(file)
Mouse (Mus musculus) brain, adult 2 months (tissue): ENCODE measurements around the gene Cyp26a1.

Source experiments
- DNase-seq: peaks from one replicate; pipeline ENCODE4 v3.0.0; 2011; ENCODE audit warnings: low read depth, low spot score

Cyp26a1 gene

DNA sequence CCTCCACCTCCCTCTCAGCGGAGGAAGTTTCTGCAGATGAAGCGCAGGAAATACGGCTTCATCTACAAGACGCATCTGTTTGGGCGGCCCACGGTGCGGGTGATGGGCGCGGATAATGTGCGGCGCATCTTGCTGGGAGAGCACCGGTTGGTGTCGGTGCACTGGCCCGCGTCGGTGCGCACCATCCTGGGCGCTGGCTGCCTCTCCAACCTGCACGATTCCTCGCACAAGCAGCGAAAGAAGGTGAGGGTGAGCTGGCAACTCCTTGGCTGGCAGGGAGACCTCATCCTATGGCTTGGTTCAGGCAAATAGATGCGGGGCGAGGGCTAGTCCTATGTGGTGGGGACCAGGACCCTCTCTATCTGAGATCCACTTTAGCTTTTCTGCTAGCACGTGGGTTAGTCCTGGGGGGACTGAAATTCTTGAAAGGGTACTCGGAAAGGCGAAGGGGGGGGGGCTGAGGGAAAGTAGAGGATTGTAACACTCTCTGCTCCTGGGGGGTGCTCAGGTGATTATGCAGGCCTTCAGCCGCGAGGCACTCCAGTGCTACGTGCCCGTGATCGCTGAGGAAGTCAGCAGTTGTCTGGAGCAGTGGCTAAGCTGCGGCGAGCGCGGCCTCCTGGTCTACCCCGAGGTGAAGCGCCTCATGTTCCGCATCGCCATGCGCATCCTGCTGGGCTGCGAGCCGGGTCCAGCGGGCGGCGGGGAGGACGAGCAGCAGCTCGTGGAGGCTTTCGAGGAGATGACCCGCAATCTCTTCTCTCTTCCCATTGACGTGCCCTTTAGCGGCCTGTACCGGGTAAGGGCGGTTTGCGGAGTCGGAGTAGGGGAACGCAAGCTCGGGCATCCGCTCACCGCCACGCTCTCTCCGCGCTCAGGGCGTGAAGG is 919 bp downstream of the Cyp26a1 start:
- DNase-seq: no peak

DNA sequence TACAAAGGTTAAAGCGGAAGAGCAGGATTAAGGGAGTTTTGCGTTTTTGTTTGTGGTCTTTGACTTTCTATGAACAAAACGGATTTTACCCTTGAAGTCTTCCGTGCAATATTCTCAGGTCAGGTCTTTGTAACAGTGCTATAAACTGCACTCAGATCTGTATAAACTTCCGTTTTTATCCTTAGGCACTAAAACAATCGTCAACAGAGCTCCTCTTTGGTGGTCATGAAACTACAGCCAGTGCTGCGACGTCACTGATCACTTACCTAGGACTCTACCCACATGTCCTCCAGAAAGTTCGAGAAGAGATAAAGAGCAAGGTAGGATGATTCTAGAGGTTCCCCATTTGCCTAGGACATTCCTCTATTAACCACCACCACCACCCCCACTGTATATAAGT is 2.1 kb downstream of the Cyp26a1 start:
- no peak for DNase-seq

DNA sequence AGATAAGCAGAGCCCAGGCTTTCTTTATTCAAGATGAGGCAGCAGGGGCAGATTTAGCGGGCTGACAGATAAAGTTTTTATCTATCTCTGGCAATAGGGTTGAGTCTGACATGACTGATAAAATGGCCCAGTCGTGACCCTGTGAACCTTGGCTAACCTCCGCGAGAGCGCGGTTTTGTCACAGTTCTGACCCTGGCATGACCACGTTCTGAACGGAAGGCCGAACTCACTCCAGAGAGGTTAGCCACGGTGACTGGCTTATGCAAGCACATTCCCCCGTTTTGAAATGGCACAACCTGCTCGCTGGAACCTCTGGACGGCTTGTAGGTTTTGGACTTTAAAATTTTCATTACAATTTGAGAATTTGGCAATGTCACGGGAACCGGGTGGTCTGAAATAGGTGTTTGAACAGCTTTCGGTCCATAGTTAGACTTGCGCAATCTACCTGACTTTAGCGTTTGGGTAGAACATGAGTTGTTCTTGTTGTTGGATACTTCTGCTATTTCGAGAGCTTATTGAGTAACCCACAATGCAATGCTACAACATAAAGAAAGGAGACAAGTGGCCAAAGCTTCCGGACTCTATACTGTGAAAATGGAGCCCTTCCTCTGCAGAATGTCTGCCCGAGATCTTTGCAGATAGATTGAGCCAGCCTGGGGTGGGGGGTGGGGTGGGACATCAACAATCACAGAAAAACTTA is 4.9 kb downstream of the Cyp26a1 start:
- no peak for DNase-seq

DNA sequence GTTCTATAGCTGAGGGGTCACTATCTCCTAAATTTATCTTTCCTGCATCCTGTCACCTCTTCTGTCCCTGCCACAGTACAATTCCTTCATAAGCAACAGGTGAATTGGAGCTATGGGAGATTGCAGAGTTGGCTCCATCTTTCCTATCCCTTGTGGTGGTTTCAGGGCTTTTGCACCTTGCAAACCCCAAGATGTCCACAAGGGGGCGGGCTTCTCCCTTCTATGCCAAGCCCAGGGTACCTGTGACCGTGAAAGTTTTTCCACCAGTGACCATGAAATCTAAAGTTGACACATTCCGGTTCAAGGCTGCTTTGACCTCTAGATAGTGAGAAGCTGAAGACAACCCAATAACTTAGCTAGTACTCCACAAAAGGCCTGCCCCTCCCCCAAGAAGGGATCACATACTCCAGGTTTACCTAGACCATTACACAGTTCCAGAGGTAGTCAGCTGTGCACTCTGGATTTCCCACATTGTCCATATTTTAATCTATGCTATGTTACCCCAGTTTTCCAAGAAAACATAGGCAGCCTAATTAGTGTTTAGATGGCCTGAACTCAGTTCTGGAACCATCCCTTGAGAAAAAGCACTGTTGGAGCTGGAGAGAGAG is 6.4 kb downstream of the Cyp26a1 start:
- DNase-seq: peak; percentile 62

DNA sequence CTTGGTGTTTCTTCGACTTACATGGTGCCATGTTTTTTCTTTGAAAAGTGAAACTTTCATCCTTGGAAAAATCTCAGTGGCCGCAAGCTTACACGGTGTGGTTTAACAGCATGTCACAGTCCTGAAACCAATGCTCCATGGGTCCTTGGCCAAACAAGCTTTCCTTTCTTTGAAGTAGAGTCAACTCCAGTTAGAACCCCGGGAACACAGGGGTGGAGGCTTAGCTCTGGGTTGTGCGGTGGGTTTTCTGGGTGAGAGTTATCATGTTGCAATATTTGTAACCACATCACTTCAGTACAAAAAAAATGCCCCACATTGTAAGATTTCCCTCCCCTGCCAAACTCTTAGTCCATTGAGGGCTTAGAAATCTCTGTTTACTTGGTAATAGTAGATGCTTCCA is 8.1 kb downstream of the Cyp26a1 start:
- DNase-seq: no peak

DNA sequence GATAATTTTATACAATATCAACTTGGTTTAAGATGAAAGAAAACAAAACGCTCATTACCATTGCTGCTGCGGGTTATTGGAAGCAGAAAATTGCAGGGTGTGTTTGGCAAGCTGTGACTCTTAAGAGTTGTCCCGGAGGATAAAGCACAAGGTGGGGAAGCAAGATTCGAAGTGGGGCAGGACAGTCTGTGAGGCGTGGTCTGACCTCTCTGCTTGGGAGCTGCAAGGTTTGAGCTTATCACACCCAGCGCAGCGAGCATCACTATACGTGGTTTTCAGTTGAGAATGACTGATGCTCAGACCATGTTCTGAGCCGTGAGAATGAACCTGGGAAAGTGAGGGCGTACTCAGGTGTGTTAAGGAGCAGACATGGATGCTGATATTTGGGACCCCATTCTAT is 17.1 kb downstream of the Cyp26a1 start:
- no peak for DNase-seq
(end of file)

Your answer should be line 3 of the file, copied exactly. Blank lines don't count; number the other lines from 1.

- DNase-seq: peaks from one replicate; pipeline ENCODE4 v3.0.0; 2011; ENCODE audit warnings: low read depth, low spot score